At the beginning of September 1861, my 3rd great-grandparents, Elias & Rebecca (Williamson) Carter, had eleven children. By the end of the month, they had only six children. The household was struck by a diphtheria epidemic and five young daughters died in between September 13th and September 30th. Emily Jane (age 14) and Julia Elizabeth (age 11) died on September 13th followed by Helen Louise (age 7) who died on the 20th. Sarah Lillie (age 9) and Anna Grace (age 5) died on the 26th and 30th, respectively.
Once can only imagine what life must have been like in the household during that month. Two older daughters survived. The oldest, Frances Ann was 23 and may have been married by that time. Mary Elizabeth was 18 and surely helped care for her ailing sisters. There were four sons including my 2nd great-grandfather Augustus Mellen. He was twenty at the time and would soon be going off to fight in the Civil War. Edward Lawson was 16, Timothy Cullen was 15 and John Herbert was 7. John was the twin of Helen.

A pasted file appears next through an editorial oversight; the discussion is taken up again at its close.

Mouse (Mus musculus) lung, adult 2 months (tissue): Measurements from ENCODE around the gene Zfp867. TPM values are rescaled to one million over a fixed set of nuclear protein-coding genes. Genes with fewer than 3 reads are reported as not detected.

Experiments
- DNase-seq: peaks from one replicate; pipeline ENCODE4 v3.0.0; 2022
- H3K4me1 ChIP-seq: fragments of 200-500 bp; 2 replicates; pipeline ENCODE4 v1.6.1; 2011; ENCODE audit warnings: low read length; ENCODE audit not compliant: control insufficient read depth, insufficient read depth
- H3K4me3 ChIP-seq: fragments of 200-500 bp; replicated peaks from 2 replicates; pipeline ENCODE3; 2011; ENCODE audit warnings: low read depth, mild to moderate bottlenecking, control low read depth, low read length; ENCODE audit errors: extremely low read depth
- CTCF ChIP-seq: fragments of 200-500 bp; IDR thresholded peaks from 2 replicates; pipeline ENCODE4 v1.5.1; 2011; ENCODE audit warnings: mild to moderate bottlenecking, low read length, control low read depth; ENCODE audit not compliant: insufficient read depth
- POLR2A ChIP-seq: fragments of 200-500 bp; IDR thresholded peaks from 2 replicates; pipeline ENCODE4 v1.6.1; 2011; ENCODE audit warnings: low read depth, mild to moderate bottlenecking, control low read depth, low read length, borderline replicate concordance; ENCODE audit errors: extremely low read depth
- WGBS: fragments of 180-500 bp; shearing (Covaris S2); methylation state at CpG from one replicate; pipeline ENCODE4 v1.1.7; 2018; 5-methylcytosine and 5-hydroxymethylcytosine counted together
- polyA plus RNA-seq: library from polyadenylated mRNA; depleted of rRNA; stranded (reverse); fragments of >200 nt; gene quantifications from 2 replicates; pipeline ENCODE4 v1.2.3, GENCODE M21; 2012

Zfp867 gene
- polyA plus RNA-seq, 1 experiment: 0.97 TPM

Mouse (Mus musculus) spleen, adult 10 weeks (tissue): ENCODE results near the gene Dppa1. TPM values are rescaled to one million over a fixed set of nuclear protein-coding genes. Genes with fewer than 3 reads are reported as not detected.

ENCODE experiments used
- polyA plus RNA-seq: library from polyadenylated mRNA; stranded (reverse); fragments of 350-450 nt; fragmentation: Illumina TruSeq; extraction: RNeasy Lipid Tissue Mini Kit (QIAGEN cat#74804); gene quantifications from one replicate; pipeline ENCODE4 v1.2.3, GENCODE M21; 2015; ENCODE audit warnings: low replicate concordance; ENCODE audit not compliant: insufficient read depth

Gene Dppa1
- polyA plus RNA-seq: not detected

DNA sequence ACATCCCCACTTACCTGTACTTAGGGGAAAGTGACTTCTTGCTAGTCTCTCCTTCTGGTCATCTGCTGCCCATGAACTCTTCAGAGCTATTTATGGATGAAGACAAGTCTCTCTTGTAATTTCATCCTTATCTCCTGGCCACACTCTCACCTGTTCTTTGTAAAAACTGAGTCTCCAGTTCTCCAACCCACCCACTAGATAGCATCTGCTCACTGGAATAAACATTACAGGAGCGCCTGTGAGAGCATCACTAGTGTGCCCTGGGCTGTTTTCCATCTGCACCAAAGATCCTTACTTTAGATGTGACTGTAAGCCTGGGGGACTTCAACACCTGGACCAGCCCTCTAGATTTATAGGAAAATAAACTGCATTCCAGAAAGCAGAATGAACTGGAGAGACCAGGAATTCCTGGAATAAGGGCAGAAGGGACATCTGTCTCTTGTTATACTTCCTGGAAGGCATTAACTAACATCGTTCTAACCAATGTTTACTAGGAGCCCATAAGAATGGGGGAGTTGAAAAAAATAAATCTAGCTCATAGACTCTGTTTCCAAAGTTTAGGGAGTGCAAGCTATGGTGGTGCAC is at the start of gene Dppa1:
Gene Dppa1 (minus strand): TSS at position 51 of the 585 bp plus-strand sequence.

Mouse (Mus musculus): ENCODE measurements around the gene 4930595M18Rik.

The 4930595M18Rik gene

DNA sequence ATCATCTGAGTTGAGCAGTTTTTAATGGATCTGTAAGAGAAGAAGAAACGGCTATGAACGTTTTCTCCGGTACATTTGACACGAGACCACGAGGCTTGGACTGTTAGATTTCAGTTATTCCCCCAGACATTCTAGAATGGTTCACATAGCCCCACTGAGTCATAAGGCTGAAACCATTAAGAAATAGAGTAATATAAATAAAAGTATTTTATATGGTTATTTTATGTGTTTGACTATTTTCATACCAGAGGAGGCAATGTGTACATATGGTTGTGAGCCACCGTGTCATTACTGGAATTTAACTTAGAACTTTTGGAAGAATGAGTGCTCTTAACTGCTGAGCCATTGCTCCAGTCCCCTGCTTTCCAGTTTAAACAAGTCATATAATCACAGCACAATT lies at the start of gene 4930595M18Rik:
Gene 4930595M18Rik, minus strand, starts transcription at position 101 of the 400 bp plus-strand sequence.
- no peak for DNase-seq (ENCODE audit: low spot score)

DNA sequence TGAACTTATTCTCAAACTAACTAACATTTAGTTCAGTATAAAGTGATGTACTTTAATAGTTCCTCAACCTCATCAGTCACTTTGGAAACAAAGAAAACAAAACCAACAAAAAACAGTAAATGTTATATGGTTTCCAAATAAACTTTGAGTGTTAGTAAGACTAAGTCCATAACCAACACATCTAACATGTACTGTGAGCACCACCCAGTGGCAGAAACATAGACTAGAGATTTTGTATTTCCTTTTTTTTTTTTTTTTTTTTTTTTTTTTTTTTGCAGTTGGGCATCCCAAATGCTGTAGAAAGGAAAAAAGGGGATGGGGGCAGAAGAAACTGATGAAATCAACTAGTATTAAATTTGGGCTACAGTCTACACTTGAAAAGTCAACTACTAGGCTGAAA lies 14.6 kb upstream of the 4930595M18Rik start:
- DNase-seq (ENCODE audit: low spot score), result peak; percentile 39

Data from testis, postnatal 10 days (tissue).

"Throat distemper" is what diphtheria was often called in the death records of the 17th and 18th centuries. It was particularly lethal among children under the age of ten. In addition to local outbreaks, New England suffered a major regional outbreak between 1735-1740. Fortunately, today there are vaccines to prevent diseases like diphtheria that once took many lives each year. In the 1920s there were about 150,000 cases with about 13,000 fatalities annually (bacteriology.net). The diphtheria vaccine became available in 1926 and has been in widespread use since the 1940s.
Ancestry.com. History of Bethel, formerly Sudbury, Canada, Oxford County, Maine, 1768-1890 : with a brief sketch of Hanover and family statis [database on-line]. Provo, UT: The Generations Network, Inc., 2005.